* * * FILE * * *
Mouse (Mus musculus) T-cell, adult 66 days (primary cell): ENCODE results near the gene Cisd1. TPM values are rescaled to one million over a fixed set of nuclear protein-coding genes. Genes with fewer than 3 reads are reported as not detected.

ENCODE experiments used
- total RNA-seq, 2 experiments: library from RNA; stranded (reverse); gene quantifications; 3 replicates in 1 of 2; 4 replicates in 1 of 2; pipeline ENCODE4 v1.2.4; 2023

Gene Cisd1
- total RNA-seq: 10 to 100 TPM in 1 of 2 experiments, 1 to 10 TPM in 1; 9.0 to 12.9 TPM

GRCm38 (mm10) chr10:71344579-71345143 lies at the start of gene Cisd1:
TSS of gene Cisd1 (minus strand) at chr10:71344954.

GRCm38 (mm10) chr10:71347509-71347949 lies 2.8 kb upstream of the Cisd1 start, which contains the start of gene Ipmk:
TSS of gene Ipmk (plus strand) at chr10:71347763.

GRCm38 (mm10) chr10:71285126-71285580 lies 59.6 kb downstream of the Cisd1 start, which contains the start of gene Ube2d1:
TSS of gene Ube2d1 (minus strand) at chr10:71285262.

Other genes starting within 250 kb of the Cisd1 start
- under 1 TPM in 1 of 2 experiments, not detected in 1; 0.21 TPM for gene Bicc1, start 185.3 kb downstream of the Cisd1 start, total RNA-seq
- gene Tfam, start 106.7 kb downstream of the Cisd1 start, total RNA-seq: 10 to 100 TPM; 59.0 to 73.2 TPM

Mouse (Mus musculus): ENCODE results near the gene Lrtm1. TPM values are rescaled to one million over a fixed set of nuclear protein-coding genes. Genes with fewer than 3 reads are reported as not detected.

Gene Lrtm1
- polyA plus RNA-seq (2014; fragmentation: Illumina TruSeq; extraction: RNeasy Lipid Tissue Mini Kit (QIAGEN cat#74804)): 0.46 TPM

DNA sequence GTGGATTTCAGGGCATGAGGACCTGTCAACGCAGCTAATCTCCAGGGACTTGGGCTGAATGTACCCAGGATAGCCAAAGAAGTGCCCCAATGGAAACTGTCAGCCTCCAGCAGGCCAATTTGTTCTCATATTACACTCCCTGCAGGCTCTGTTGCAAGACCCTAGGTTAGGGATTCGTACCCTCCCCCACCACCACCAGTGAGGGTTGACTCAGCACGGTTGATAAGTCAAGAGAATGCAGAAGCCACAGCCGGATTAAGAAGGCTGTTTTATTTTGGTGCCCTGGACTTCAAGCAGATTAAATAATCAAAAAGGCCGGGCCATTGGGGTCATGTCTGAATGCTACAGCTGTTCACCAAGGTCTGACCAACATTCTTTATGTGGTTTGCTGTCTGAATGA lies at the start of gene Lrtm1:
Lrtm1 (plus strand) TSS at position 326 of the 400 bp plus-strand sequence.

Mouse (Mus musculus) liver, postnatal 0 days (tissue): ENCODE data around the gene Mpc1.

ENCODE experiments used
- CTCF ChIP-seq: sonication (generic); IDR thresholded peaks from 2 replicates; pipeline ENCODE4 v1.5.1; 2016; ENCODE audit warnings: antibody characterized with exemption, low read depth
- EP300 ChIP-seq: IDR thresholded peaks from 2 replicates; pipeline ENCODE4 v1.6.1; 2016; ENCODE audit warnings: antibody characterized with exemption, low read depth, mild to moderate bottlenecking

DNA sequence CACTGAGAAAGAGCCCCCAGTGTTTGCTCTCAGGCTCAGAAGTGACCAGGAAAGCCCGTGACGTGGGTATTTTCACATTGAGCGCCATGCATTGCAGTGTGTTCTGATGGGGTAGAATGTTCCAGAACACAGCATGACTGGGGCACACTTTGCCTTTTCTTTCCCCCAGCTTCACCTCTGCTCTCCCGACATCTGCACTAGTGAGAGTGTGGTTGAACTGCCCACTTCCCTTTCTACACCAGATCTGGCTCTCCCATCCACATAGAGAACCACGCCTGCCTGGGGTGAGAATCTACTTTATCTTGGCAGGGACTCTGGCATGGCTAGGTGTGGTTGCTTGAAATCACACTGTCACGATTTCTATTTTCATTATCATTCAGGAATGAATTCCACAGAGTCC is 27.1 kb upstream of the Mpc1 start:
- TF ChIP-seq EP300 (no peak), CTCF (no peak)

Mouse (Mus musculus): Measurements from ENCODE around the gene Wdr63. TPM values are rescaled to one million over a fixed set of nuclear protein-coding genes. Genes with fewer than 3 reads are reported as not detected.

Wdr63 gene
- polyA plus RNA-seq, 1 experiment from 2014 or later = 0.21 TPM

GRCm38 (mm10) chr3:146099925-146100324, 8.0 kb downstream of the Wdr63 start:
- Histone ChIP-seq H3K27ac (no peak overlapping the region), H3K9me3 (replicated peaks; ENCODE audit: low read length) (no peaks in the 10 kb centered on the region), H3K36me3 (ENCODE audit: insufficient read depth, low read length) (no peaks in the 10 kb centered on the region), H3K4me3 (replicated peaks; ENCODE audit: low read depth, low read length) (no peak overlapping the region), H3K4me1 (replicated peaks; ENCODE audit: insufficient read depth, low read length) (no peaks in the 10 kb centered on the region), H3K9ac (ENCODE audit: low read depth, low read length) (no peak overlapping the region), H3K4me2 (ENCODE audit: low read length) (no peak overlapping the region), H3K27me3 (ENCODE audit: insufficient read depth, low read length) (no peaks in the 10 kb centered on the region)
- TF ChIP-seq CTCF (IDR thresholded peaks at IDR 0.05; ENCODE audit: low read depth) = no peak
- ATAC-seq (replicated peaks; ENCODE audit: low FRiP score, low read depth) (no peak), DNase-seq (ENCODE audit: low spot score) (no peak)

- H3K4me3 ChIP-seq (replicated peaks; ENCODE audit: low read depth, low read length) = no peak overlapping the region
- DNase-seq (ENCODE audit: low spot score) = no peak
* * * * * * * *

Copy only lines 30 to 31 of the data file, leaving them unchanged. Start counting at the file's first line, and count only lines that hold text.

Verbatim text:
- Histone ChIP-seq H3K27ac (no peak overlapping the region), H3K9me3 (replicated peaks; ENCODE audit: low read length) (no peaks in the 10 kb centered on the region), H3K36me3 (ENCODE audit: insufficient read depth, low read length) (no peaks in the 10 kb centered on the region), H3K4me3 (replicated peaks; ENCODE audit: low read depth, low read length) (no peak overlapping the region), H3K4me1 (replicated peaks; ENCODE audit: insufficient read depth, low read length) (no peaks in the 10 kb centered on the region), H3K9ac (ENCODE audit: low read depth, low read length) (no peak overlapping the region), H3K4me2 (ENCODE audit: low read length) (no peak overlapping the region), H3K27me3 (ENCODE audit: insufficient read depth, low read length) (no peaks in the 10 kb centered on the region)
- TF ChIP-seq CTCF (IDR thresholded peaks at IDR 0.05; ENCODE audit: low read depth) = no peak